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Bloomberg, London

November 2017

In December 2010, Bloomberg embarked on the construction of a new European headquarters building in the heart of the City of London that would meet the needs of their growing employee population and represent their company’s culture, values and ambitions from the ground up.

Conceived by founder Mike Bloomberg in collaboration with leading architect Lord Norman Foster of Foster + Partners, the new building – located between the Bank of England and St Paul’s Cathedral – is sympathetic to it’s surrounding environment, it is also an exemplar of sustainable design – with a BREEAM outstanding rating – in fact it is the most sustainable major office building in the world.

Occupying a full city block, the 3.2-acre site comprises of two blocks united by bridges that span over a pedestrian arcade that reinstates Watling Street, an ancient Roman road that ran through the site.

Bloomberg’s 4000 London-based employees are now under one roof in their state-of-the-art building/s for the first time.

Intuitive wayfinding

Whybrow were brought in by Foster + Partners in 2015 to work with them and graphic design agency Studio Fernando Gutiérrez to develop a wayfinding scheme for this new, ground-breaking project in the heart of the city.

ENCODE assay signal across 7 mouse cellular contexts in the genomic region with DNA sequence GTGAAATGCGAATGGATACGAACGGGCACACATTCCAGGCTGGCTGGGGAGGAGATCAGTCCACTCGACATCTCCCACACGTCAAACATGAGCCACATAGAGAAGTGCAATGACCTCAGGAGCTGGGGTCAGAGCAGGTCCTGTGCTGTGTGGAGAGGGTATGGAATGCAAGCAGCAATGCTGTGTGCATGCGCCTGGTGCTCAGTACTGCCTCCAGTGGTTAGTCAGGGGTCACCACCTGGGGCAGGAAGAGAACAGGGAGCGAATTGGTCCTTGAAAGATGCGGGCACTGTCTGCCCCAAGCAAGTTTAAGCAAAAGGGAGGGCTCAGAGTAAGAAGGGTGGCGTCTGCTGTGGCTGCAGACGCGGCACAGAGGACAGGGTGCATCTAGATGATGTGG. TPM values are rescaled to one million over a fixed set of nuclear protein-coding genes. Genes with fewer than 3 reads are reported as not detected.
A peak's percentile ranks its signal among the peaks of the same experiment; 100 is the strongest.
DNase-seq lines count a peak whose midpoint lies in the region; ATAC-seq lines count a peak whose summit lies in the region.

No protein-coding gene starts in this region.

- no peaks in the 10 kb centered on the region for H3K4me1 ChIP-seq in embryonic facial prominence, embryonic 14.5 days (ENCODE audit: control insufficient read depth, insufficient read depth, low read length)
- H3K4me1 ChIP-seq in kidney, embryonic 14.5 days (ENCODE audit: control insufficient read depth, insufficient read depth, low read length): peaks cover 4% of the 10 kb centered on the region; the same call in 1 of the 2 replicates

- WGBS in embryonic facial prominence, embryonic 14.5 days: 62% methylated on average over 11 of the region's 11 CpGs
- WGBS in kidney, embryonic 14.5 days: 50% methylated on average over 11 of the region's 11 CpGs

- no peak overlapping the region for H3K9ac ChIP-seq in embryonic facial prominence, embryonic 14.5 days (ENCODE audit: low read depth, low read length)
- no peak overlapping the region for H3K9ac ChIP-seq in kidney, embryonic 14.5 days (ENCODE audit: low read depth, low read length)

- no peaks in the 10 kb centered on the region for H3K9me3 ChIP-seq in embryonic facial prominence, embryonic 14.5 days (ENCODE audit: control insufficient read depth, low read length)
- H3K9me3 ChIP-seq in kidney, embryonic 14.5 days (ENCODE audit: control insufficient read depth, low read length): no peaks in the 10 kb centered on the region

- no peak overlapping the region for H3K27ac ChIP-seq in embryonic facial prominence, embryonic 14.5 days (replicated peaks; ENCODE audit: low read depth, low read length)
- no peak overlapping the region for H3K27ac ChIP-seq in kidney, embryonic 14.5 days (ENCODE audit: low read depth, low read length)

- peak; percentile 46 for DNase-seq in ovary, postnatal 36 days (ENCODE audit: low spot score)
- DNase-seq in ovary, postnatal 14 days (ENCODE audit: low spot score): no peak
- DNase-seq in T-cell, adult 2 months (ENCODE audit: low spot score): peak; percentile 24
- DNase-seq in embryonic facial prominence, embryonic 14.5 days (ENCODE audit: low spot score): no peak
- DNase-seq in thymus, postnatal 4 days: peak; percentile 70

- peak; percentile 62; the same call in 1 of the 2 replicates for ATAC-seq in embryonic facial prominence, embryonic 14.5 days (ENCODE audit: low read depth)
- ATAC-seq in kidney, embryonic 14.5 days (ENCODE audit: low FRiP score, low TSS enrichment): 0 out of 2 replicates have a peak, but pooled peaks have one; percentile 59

The challenges were considerable – some floors within the South block were to contain up to 800 workstations and first time visitors from other Bloomberg offices worldwide would not necessarily be picked up from reception and escorted to their desired destination within the building. All visitors were to be directed to the sixth floor ‘pantry’ a double-height animated space designed to encourage chance meetings and informal discussions before carrying on their way.

We developed a strategy based on a grid, with sequentially referenced rows labelled ‘A’ to ‘F’ running from left to right when leaving the visitor lifts; these rows are physically represented within the workstation space planning. A diagrammatic floor map featuring the rows has also been created to feature on monitor screen savers facing the lifts; these are designed to be very quickly understood and retained as a heads up ‘mental map’. A central 210 metres long, hypotrochoid stepped ramp flows through the full height of the building; smooth, continuous and clad in bronze, this also provides a strong orientation reference for the visitor as do the stone-clad lift cores and sensitively located artworks.

Our intuitive wayfinding scheme, along with the strong architectural references within the building, has resulted in minimal signage, or visual noise as it is sometimes referred to!

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Image credits above:
1 Nigel Young/Foster + Partners  |  2 Foster + Partners  |  3 James Newton  |  4 & 5 Whybrow

Image credits below:
1 Nigel Young/Foster + Partners  |  2 Foster + Partners  |  3 Bloomberg  |  4 Nigel Young/Foster + Partners

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